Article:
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Dr Satheesh C Shenoi
Where there is a will, there will be a way. India has proven this axiom once more with aplomb.
Cut back to year December 26, 2004, the day world's one of the most devastating disaster struck killing 2,30,000 people in 14 countries along the rim of the Indian Ocean. Massive waves swept away buildings and people as if they were just pieces of paper. The damage was worst in Indonesia, Thailand, India and Sri Lanka. In India, an estimated 10,749 persons lost their life and 5,640 people were reported missing.
The disaster led to much soul searching as it soon became clear that much of the casualty could have been avoided if only there had been an early warning system for tsunamis in the Indian Ocean region. There were two tsunami warning centres at the global level. But, they catered to the pacific region only. Nobody expected a tsunami in the Indian Ocean.
The Tsunami was generated by an undersea earthquake about 250 km south west of the Indonesian city of Banda Aceh and it took anywhere between 15 minutes to seven hours for the fatal waves to reach the various coastlines.
The northern regions of the Indonesian island of Sumatra were hit very quickly. But, east coast of India was affected two hours later and west coast in four hours.
In other words, there was enough time to warn the people in India. Seismologists knew that a massive earthquake with a magnitude of 9.3 on the Richter scale had occurred. But, it was not known that it had generated a tsunami.
As a result, huge tsunami waves swept India, Sri Lanka, Indonesia, Thailand and other countries along the Indian Ocean with no warning what so ever. In India, the coastal communities in Tamil Nadu, Puducherry, Andhra Pradesh, Kerala, and Andaman and Nicobar Islands were devastated.
Since then, the situation has undergone a sea change. Today, a 24X7 early warning system is operational. It has a capability to issue tsunami bulletins in less than 10 minutes after any major earthquake in the Indian Ocean. This provides a response/lead time of about 10 to 20 minutes to regions nearer to the epicentre of the quake and a few hours in the case of regions further away.
The great Indian Ocean tsunami occurred on December 26, 2004 and within a year the Government approved the setting up of an early warning system after detailed brainstorming sessions with experts in the field both within and outside the country. Set up at a cost of Rs. 150 crore, the system became operational on October 15, 2007. Initially, it had a capability to issue a warning within 20 minutes. It has since then been fine tuned and first warning is now available within 10 minutes.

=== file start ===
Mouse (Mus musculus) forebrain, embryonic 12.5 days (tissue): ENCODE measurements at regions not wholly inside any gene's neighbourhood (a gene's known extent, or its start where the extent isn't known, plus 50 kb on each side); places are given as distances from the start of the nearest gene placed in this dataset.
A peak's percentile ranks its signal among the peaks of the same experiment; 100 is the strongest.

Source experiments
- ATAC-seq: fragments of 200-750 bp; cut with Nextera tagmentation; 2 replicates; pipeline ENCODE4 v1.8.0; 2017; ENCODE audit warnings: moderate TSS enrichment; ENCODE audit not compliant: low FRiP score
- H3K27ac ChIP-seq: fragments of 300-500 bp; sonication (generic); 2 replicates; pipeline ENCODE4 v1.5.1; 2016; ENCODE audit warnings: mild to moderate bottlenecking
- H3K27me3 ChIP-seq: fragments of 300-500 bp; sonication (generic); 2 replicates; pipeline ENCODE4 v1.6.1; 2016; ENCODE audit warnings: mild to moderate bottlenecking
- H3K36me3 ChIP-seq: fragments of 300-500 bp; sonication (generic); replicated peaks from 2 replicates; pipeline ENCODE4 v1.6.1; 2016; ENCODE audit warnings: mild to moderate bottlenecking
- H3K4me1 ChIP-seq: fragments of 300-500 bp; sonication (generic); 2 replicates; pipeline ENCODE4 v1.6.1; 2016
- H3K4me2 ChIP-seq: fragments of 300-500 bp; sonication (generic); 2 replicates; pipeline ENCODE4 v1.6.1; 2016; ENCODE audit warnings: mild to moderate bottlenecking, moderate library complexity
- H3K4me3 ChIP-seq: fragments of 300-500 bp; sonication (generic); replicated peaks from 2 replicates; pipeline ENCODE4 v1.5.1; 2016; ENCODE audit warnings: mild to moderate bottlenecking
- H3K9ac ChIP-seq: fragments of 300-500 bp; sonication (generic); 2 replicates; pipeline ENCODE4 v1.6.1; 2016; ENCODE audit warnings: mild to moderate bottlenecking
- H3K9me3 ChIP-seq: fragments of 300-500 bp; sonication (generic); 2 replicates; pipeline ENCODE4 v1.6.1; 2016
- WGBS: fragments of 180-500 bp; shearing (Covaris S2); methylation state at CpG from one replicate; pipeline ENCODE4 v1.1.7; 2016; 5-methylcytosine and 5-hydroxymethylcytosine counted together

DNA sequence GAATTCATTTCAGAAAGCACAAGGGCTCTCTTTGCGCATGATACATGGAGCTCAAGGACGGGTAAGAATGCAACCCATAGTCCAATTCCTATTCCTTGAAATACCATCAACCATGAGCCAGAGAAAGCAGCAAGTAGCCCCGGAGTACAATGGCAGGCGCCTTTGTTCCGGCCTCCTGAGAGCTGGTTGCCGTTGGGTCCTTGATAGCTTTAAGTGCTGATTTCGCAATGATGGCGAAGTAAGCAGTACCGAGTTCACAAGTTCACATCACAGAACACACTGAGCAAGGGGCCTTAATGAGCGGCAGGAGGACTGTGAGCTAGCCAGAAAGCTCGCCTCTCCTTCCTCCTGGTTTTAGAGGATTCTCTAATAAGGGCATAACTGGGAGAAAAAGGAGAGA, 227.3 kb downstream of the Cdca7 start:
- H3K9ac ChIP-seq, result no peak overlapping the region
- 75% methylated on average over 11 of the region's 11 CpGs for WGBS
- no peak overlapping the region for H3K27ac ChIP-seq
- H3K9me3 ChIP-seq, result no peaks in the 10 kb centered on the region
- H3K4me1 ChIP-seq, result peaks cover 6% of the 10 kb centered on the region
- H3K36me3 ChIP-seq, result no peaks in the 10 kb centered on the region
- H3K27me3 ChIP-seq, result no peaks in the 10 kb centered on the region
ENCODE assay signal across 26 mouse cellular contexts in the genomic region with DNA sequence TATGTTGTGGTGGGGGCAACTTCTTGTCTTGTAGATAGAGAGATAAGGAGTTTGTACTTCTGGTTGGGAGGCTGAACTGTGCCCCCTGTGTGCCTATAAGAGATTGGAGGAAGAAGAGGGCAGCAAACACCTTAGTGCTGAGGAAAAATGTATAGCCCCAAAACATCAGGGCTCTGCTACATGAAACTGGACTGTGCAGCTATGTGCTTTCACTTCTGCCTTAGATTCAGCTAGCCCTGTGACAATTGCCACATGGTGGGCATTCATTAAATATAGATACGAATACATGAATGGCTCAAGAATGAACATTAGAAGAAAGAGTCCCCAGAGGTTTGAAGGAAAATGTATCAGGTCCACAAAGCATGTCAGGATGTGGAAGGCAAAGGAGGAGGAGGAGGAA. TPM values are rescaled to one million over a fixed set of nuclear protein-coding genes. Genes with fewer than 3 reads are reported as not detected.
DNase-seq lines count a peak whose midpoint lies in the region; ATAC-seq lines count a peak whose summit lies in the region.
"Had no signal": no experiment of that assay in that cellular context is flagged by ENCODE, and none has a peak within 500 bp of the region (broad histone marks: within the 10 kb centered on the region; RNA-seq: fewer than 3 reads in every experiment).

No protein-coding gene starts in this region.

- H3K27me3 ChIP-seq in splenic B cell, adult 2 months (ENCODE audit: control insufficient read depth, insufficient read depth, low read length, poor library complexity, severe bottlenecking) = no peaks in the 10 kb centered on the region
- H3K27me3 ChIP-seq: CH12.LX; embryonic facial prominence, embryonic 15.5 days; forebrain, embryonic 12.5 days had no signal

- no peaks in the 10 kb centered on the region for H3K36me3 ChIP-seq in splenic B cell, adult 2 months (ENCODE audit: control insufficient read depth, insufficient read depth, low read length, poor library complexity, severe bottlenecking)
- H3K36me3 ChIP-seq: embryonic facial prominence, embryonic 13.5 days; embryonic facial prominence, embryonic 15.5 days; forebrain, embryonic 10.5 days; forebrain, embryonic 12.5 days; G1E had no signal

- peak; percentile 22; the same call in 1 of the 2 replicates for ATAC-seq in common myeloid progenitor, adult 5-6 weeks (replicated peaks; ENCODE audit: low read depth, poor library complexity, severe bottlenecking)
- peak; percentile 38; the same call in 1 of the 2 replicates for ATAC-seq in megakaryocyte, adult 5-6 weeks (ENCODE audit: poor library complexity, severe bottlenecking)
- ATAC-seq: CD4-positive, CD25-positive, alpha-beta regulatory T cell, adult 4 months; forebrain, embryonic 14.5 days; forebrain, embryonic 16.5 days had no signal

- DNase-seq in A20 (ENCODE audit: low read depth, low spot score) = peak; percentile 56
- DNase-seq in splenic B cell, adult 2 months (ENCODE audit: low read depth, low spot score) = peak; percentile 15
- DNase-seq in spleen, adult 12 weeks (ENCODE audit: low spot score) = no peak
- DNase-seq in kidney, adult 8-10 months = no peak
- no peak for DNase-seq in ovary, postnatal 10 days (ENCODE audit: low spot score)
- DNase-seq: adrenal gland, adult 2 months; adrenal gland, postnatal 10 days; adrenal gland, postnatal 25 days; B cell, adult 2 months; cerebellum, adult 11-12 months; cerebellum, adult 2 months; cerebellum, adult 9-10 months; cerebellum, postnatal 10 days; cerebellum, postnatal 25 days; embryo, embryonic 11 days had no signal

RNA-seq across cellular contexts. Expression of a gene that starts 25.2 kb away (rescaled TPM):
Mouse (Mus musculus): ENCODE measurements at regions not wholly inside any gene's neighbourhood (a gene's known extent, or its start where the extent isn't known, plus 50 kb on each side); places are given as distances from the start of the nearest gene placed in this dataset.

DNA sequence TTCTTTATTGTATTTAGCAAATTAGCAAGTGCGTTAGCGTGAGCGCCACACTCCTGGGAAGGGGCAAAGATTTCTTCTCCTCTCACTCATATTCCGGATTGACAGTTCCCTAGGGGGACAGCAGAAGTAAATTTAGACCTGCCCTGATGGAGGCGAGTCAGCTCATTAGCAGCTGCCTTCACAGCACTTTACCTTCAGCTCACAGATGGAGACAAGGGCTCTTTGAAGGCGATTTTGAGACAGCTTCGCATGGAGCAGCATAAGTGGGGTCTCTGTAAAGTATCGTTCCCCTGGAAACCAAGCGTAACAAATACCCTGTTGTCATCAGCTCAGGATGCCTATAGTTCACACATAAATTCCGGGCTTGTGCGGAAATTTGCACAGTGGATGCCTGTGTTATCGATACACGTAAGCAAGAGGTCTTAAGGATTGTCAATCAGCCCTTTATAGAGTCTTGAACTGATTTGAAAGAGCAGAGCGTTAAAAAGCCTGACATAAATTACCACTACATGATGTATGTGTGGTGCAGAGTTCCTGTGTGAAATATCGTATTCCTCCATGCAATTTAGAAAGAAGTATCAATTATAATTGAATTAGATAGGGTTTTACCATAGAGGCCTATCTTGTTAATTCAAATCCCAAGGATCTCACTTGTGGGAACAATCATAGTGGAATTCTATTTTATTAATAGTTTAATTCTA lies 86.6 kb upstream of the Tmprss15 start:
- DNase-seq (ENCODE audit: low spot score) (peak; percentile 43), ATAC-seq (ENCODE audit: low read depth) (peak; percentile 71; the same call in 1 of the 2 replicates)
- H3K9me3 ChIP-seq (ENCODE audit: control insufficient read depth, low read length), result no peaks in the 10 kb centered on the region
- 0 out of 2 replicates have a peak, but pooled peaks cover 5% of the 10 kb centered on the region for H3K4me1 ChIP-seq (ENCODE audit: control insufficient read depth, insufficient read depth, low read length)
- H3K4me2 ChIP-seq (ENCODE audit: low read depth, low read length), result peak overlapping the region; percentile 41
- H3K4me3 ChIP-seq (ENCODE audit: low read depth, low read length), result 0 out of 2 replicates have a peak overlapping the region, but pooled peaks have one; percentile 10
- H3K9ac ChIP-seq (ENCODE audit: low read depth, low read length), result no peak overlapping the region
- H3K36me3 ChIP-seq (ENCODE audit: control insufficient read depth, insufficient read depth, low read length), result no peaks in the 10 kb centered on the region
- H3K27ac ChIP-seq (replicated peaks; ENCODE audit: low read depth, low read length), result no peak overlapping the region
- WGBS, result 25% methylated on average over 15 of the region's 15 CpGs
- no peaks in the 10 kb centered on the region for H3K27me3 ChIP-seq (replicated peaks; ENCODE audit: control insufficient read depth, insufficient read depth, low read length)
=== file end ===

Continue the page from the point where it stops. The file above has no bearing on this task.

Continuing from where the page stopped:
The Indian Tsunami Early Warning System [ITEWS] comprises of a real time network of seismic stations, tsunami buoys and tide gauges. These are linked to a state-of-art tsunami centre – Indian Tsunami Early Warning Centre [ITEWC], where the data are analysed using high power computational systems. Advisories are issued automatically to the various stakeholders beginning from the Ministry of Home Affairs and the National Disaster Management Authority to State and district level disaster management centres for necessary follow up action.
The ITEWC is located at the Union Ministry of Earth Science's Indian National Centre for Ocean Information Services [INCOIS] in Hyderabad.
The real time seismic monitoring network comprises of 17 broadband seismic field stations transmitting real time data through V-SAT communication to the central receiving stations located at INCOIS and the National Centre for Seismology at New Delhi simultaneously for processing and interpretation. In addition, data from around 300 global seismic stations is received at INCOIS in near real time. These data sets form the basis for determining the preliminary parameters of earthquake epicentre, focal depth and magnitude. The earthquakes are auto-located within 5-10 minutes of occurrence.
The brain of the early warning system is a state of the art decision support system at ITEWC, which has a database of all possible earthquake scenarios for the Indian Ocean.
The moment a tsunamigenic earthquake -- an undersea quake with a magnitude of 6.5 and above occurs, the decision support system gets activated and rapidly goes through the database and fishes out the matching advisory.
SOURCE: Echo of India
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